Why Do We Need Sound Women?

by Fi Glover

As I pedaled furiously to the first ever meeting of Sound Women at Broadcasting House I mused on why we need something like this in our wonderful world of audio, after all this a business that can treat women very well.

Jenni Murray, Sue Macgregor, Helen Boaden, Margherita Taylor, Lauren Laverne, Annie Nightingale, Jo Whiley – the list is long, ladies are not an invisible force. And I’d read the invitation list so I knew that I was on my way to a meeting with even more of the great and the good. All women. But look, within minutes I was certain that Sound Women is very much a needed and wanted thing. I can give you three factoids to back this up.

Factoid 1 – although women working in radio are better qualified than men (73% have degrees, compared to 60% of men) they won’t be paid as much, on average women earn £2,200 less each year. If you pop this into a compound interest calculator and assume that the average career is 25 years in the making, that means women are losing out to the tune of more than £90,000 over the course of their working life. I don’t know about you but I’d quite like that money in my own wallet.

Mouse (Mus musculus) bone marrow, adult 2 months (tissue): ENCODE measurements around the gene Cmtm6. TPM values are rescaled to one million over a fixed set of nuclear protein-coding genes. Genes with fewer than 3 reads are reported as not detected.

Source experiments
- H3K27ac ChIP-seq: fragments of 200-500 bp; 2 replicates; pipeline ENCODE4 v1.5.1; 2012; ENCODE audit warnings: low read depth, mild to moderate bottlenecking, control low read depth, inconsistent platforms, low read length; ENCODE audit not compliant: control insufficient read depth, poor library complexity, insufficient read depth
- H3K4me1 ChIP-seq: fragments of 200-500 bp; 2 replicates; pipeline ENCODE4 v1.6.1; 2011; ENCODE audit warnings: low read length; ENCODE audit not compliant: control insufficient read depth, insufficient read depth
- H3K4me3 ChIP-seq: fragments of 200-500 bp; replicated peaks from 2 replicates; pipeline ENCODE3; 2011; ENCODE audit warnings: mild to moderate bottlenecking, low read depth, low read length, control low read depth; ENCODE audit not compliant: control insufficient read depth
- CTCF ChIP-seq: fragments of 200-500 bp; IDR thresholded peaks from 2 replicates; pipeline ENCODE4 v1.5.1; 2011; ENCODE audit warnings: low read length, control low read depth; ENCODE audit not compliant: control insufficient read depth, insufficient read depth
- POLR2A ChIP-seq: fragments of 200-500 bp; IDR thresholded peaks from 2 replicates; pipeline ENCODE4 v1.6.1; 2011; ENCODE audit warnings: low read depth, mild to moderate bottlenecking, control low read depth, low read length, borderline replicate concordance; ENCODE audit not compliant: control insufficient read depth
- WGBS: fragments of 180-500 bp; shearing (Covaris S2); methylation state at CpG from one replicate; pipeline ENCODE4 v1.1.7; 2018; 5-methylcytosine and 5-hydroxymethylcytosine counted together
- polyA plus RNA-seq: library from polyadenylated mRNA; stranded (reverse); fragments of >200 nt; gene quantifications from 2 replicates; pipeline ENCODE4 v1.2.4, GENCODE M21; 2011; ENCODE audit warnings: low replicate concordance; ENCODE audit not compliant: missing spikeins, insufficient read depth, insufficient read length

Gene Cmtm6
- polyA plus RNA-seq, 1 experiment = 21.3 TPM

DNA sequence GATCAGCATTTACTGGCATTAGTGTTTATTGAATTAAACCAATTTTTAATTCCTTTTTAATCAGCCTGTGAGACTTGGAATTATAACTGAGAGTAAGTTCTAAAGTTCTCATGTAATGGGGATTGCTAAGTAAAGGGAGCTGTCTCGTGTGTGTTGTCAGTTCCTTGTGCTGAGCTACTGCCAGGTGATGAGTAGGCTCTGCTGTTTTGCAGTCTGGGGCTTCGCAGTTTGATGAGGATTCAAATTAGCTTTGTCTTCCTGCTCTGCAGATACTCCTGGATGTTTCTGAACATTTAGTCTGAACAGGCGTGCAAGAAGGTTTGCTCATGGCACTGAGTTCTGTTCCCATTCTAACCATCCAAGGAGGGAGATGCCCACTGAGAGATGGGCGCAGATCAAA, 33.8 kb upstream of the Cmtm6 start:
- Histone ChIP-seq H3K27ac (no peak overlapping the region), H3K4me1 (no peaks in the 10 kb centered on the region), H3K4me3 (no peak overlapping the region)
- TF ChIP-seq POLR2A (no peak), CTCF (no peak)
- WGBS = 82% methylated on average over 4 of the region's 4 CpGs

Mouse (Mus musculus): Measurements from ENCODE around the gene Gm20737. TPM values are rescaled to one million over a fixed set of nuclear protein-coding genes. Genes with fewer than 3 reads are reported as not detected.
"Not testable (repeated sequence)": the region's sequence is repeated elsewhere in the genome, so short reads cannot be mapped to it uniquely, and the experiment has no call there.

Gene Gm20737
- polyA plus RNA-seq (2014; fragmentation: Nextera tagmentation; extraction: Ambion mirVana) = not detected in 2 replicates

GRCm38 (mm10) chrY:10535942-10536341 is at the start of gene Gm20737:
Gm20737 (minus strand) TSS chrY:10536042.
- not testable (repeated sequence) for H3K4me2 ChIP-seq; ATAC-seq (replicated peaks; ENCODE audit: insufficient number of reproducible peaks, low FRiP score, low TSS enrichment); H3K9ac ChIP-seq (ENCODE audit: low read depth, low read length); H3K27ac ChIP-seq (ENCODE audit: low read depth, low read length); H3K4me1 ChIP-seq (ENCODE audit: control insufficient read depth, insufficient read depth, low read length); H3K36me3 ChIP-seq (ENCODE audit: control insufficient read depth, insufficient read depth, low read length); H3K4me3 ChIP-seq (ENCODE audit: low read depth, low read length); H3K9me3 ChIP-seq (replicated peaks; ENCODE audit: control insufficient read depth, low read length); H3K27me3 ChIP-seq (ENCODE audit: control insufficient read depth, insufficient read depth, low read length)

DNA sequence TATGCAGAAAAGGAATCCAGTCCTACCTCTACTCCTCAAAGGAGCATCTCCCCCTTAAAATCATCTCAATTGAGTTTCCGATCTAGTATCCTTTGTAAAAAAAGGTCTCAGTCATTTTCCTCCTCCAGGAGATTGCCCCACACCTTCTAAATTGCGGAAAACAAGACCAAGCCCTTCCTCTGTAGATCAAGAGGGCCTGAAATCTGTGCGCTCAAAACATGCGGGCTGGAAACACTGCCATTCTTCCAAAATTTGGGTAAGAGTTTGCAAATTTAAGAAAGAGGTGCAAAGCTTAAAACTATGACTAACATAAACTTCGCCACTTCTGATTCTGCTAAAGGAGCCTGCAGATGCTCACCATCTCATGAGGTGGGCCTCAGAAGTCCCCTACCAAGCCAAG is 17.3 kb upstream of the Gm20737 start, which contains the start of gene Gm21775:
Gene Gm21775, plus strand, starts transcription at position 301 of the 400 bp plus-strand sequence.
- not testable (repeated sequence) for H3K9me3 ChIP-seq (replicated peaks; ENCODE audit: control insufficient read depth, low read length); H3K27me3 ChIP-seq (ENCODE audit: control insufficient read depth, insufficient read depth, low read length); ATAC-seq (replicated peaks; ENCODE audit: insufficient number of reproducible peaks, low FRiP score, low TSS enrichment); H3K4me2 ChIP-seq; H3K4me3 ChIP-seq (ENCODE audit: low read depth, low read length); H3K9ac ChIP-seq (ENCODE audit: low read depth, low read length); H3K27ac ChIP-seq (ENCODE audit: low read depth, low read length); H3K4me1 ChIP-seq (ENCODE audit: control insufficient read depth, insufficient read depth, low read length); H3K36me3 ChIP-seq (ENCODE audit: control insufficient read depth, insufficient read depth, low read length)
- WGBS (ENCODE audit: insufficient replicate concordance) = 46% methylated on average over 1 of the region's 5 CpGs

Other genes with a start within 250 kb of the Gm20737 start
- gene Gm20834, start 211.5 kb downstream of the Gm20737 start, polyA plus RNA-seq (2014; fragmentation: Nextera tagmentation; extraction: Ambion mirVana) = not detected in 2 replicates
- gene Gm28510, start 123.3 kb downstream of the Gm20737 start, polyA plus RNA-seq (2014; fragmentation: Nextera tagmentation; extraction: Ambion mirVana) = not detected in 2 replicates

Factoid 2 – There was a theory 20 years ago that men didn’t like to hear women’s voices on air during the day – I say theory but I don’t recall anyone ever proving it to be true. Surely no one could hold such an arcane view now? But even with no clear audience research proving that to be the case, it’s a myth still being put about, presumably by men fumbling in their wallets for their Spearmint Rhino Loyalty Club Cards.

Factoid 3 – and this is the one that really did it for me. It came from one of the youngest women at the meeting who said she didn’t know whether she needed to act like her male colleagues do in the pub after work in order to stay in the work crowd – Crikey Moses that took me back. I started out at a radio station where in the studio women were completely equal. Or so we thought. But something happened on the ten metre walk from the back door to the pub. The blokes started compiling lists about the newsroom staff called things like ‘top ten girls in poshest order’, the inevitable ‘who would you like to sleep’ with, and ‘girls with most upturned breasts’. And what did I do back then? Did I grab my Germaine Greer Clutch Bag and huff off? No of course I didn’t – I thought I had to stay and sit through it, and even ape their behaviour. I would have been so heartened to belong to a group within the industry that danced round a different Maypole.